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Anti-amyloid-β immunization leads to amyloid clearance in patients with Alzheimer’s disease, but the effect of vaccination on amyloid-β-induced neuronal pathology has not been quantitatively examined. The objectives of this study were to address the effects of anti-amyloid-β active immunization on neurite trajectories and the pathological hallmarks of Alzheimer’s disease in the human hippocampus. Hippocampal sections from five patients with Alzheimer’s disease enrolled in the AN1792 Phase 2a trial were compared with those from 13 non-immunized Braak-stage and age-matched patients with Alzheimer’s disease, and eight age-matched non-demented controls. Analyses included neurite curvature ratio as a quantitative measure of neuritic abnormalities, amyloid and tau loads, and a quantitative characterization of plaque-associated neuritic dystrophy and astrocytosis. Amyloid load and density of dense-core plaques were decreased in the immunized group compared to non-immunized patients (P < 0.01 and P < 0.001, respectively). The curvature ratio in non-immunized patients with Alzheimer’s disease was elevated compared to non-demented controls (P < 0.0001). In immunized patients, however, the curvature ratio was normalized when compared to non-immunized patients (P < 0.0001), and not different from non-demented controls. In the non-immunized patients, neurites close to dense-core plaques (within 50 µm) were more abnormal than those far from plaques (i.e. beyond 50 µm) (P < 0.0001). By contrast, in the immunized group neurites close to and far from the remaining dense-core plaques did not differ, and both were straighter compared to the non-immunized patients (P < 0.0001). Compared to non-immunized patients, dense-core plaques remaining after immunization had similar degree of astrocytosis (P = 0.6060), more embedded dystrophic neurites (P < 0.0001) and were more likely to have mitochondrial accumulation (P < 0.001). In addition, there was a significant decrease in the density of paired helical filament-1-positive neurons in the immunized group as compared to the non-immunized (P < 0.05), but not in the density of Alz50 or thioflavin-S positive tangles, suggesting a modest effect of anti-amyloid-β immunization on tangle pathology. Clearance of amyloid plaques upon immunization with AN1792 effectively improves a morphological measure of neurite abnormality in the hippocampus. This improvement is not just attributable to the decrease in plaque load, but also occurs within the halo of the remaining dense-core plaques. However, these remaining plaques still retain some of their toxic potential. Anti-amyloid-β immunization might also ameliorate the hippocampal tau pathology through a decrease in tau phosphorylation. These data agree with preclinical animal studies and further demonstrate that human anti-amyloid-β immunization does not merely clear amyloid from the Alzheimer’s disease brain, but reduces some of the neuronal alterations that characterize Alzheimer’s disease.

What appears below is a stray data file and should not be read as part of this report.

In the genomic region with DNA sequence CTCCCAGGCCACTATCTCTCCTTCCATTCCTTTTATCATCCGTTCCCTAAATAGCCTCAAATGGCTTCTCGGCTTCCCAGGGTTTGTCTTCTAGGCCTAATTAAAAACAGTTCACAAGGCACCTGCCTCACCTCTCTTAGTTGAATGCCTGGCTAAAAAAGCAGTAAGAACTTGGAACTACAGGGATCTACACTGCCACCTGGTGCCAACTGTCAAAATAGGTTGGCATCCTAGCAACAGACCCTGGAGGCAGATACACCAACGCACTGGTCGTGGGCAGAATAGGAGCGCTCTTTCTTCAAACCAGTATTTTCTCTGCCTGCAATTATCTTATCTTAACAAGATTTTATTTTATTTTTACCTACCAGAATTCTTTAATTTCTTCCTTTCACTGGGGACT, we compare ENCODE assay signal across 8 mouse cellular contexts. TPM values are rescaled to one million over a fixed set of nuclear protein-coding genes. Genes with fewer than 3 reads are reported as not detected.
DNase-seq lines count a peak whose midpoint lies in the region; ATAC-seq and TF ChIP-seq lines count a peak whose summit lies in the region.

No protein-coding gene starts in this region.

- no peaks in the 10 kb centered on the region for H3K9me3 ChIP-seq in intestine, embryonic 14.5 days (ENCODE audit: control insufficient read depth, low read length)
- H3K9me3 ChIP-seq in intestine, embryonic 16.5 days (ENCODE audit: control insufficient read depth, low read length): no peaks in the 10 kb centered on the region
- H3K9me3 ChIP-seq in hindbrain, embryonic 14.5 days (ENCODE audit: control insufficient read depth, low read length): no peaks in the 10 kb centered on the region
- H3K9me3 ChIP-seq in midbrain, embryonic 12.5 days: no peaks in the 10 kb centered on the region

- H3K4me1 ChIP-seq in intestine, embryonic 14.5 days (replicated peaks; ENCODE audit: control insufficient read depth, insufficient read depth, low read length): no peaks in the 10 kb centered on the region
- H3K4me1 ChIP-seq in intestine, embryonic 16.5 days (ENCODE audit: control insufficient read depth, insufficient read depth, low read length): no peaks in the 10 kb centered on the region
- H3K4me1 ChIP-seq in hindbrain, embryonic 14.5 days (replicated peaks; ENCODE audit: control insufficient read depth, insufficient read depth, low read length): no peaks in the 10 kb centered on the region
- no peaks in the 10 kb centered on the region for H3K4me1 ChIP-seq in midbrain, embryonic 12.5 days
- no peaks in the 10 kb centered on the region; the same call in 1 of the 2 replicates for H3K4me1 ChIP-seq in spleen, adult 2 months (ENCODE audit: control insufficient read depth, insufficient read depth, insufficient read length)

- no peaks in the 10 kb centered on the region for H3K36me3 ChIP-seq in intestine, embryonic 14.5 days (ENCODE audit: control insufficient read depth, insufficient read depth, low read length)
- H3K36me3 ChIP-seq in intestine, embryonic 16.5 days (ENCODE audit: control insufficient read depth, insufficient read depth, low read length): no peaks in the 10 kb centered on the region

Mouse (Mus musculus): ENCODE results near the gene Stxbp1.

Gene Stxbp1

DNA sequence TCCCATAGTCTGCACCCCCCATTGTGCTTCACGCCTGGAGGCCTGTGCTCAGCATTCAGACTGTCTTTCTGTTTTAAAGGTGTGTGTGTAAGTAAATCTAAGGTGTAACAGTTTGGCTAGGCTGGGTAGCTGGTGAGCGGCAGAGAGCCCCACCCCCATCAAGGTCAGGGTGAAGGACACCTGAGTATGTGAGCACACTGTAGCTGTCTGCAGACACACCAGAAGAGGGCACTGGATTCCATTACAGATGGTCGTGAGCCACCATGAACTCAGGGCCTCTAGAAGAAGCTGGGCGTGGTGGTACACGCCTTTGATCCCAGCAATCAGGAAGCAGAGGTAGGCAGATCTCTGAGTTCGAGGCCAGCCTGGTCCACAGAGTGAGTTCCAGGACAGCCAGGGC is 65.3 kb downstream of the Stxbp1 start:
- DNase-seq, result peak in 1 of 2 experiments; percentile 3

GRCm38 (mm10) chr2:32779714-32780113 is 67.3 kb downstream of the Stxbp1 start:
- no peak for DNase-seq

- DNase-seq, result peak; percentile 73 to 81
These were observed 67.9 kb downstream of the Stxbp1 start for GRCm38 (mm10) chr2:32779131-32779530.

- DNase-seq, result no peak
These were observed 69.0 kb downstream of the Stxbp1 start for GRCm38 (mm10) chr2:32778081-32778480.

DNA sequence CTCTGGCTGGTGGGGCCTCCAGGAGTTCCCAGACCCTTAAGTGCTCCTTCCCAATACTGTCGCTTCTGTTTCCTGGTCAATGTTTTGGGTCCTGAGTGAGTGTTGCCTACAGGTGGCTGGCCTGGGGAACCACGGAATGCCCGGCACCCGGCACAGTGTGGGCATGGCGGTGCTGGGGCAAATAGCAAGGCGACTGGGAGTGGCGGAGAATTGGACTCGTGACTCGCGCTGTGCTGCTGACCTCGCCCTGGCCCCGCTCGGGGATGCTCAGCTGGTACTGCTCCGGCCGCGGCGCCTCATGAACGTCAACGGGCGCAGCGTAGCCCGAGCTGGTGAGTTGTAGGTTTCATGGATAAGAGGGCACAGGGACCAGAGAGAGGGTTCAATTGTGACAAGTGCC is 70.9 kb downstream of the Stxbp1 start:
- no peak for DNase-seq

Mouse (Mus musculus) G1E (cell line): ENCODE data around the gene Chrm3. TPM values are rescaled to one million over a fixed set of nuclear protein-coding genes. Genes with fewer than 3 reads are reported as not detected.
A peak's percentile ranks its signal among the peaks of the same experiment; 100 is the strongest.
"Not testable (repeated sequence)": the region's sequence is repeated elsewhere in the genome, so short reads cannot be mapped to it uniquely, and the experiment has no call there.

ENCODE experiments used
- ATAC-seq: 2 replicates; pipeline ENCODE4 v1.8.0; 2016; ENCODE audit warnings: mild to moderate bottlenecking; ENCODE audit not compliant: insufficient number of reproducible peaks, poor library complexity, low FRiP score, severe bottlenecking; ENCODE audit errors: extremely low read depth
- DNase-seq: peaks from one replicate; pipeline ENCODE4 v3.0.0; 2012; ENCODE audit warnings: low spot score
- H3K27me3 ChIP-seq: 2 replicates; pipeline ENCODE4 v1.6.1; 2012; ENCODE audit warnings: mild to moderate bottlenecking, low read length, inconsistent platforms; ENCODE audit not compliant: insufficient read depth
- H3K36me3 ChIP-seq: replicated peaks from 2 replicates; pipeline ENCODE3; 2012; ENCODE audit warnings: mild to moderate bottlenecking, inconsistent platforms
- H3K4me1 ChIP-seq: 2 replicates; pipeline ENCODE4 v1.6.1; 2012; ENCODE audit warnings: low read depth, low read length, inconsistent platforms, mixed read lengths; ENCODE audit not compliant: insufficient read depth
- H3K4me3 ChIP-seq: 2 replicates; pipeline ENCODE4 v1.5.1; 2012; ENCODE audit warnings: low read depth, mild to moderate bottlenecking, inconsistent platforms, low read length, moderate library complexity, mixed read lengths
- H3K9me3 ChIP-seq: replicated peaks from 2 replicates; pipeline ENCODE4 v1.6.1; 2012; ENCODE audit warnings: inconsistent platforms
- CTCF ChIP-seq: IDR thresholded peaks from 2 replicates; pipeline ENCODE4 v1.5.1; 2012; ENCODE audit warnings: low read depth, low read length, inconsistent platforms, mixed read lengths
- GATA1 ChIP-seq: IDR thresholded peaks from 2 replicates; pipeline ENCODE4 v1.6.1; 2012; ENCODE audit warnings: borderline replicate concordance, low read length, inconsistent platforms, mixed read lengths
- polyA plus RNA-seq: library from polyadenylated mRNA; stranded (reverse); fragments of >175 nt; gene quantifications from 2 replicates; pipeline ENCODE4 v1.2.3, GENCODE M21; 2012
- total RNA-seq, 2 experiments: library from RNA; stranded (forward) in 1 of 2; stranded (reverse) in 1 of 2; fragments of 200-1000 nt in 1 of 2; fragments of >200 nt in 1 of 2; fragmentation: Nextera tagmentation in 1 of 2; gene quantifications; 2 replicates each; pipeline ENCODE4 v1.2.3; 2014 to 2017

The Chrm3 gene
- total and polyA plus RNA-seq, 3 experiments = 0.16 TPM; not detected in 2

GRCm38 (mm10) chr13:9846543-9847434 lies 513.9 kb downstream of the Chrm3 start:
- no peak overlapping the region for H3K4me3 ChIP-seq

The major pathological hallmarks of Alzheimer’s disease are neuronal loss, amyloid senile plaques and neurofibrillary tangles within the cerebral cortex (Braak and Braak, 1991). Senile plaques are extracellular deposits of amyloid-β (Aβ) peptide, a byproduct of the metabolism of the amyloid precursor protein after its sequential cleavage by the β- and γ-secretases. Neurofibrillary tangles are intraneuronal somatic aggregates comprised of the microtubule-stabilizing protein tau, which is abnormally hyperphosphorylated. Other pathological findings include synaptic loss in cortical areas, as well as astrogliosis and microgliosis surrounding senile plaques; cerebral amyloid angiopathy (i.e. Aβ deposits in the wall of cortical and leptomeningeal vessels) is a common concomitant pathological process. Clinicopathological studies have shown that neurofibrillary tangles, synaptic loss and neuronal loss correlate with dementia progression and severity better than amyloid deposits (DeKosky and Scheff, 1990; Terry et al., 1991; Gómez-Isla et al., 1996, 1997). However, substantial biochemical and genetic evidence points to Aβ as an essential trigger for the disease (Hardy and Selkoe, 2002). Aβ might directly trigger a cascade of pathogenic events that lead to synaptic and dendritic abnormalities, neurofibrillary tangles and neuronal death, but the course down these pathways to disease may remain dependent on Aβ or might become independent of Aβ once initiated. The latter proposal raises the possibility that therapies directed at reduction in brain levels of Aβ might not be capable of preventing the progression of dementia.